It’s not about being the student who completes the most tasks, that only gets you to the top 10 to be reviewed, it doesn’t mean you will be a grand prize winner. We have had quite a few students who completed the most tasks for their organization yet were not named as Grand Prize Winners because they did everything solo and didn’t get involved in the community or think about the health of the project as a whole, they just kept completing task after task like a machine. If you actively participate in the community then you not only feel the camaraderie that comes with working as a team but you become committed to making the project better for everyone.
Some basics about Sugar Labs and Sugar development
For some basics about the project, see Chapter 4 of Learning to Change the World.
Basics: Attribution and Licensing
Read Attribution and Licensing, as both are important for all submissions.
Setting up a Sugarizer environment
Use your computer. See also #Getting started with Sugarizer.
Setting up a Sugar desktop environment
There are several options for setting up the Sugar desktop environment for development, depending on what equipment you have;
|Your Equipment||Your Operating System||Our Recommendation|
|You have only one computer and don't want to erase it||Linux, Windows, macOS, or iOS||Install virtualisation software, make a new virtual machine and install Sugar Live Build, Sugar on a Stick, Ubuntu, Fedora, or Debian.|
|Linux||Install Sugar packages from your distribution, see Ubuntu, Fedora or Debian. For other distributions, contact your distribution community.|
|You have another computer that can be erased||Doesn't matter||Install Sugar Live Build, Sugar on a Stick, Ubuntu, Fedora, or Debian.|
What's the difference between Live Build, Sugar on a Stick and the various Linux options?
|Live Build (based on Debian)||Sugar on a Stick (based on Fedora)||Ubuntu, Debian or Fedora|
|Sugar desktop user experience on startup||yes, 0.112||yes, 0.110||no, must install packages|
|Good for Sugar activity development||yes||no, must install packages||no, must install packages|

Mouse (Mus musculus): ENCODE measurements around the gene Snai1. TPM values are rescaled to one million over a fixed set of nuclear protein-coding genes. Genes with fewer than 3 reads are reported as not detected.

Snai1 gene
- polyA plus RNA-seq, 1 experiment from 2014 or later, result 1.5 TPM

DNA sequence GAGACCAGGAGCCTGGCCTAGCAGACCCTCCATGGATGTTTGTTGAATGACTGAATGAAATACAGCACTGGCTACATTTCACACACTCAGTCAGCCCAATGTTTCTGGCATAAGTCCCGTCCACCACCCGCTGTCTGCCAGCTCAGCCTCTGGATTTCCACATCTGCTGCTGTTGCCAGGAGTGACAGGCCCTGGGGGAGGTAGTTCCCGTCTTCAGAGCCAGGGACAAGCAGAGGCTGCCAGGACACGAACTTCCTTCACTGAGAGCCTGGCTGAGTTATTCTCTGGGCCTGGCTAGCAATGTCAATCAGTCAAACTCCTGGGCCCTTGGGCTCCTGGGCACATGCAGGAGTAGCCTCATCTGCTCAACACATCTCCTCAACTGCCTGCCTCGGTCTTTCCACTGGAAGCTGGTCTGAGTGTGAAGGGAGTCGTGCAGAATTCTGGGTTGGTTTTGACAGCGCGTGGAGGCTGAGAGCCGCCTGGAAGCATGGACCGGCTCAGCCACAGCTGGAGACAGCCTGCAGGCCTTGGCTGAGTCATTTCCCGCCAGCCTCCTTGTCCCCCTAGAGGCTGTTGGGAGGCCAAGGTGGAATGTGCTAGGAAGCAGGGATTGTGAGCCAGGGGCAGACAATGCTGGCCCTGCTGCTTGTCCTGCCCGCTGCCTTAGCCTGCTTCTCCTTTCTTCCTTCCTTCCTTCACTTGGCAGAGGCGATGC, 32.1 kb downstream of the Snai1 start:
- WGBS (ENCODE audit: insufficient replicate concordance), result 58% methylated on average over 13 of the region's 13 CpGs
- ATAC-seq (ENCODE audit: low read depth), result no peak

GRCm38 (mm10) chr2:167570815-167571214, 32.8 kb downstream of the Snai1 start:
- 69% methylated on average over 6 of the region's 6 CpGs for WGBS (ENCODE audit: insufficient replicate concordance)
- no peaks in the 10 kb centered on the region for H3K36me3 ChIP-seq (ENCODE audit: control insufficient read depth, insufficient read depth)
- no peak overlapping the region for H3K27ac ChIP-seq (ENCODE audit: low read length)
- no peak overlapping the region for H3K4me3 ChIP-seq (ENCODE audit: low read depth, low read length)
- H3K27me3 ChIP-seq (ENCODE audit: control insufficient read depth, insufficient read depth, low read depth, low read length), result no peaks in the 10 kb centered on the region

|Good for Sugar desktop module development||yes, source code included||no, must install git and use rpmbuild||no, must install packages|
|Works on a spare computer||yes||yes||yes|
|Works as a Virtual Machine||yes||yes||yes|
See also Setup a development environment.
Getting started with coding in Sugar
- web browsers;
- web design; and,
- web deployment.
- For the Python language, you will need knowledge of;
- For both, you will need knowledge of Sugar activity development, see the book Make Your Own Sugar Activities!
Python programmers, you must run pep8 and pyflakes on your code before submitting your patches.
Getting started with GIT
It is required that you follow the steps outlined on the Contributing page when doing coding and documentation tasks in GCI.
GitHub provides a tutorial. There are many other guides to GIT as well.
Our old bug tracker is https://bugs.sugarlabs.org, but these days, we mostly report bugs using the issues feature of GitHub. (See https://guides.github.com/features/issues/ for details on GitHub Issues.)
Getting started with Sugarizer
Getting a wiki account
Some tasks require that you make edits to this wiki for which you'll need an account. Please email walter @ sugarlabs . org to request an account.
Got a problem? Ask your mentors, ask other students, or ask the Sugar Labs community.
The Sugar Labs community is large, and there are people who are not mentors in the contest. Mentors are listed. Everyone else you talk with may be a non-mentor.
As part of Sugar Labs community, non-mentors are to treat students in accord with the Code of Conduct, and as if they are new to Sugar Labs.
Students should keep in mind that some people are non-mentors, and cannot see the contest tasks, contest progress, dates, or information about students. When communicating widely, be sure to;
- introduce yourself, the first time;
- tell us what your task is, without relying on a link to the task (because we probably can't see it);
- talk about the task as if you want to do it yourself, not because of the contest; and,
- defend your technical decisions without using the contest as a defence.
Non-mentors may give good guidance on technical decisions, but bad guidance on how they think a task is judged. Always consult with your mentors as well.
This is a stub for 25+ example tasks new for GCI 2017.
- Investigate Google Fuzzing tool (Research)
- Music Blocks examples (Documentation/Training)
- Bugzilla clean up (QA)
- Add more synths/sound fonts to Music Blocks (Research)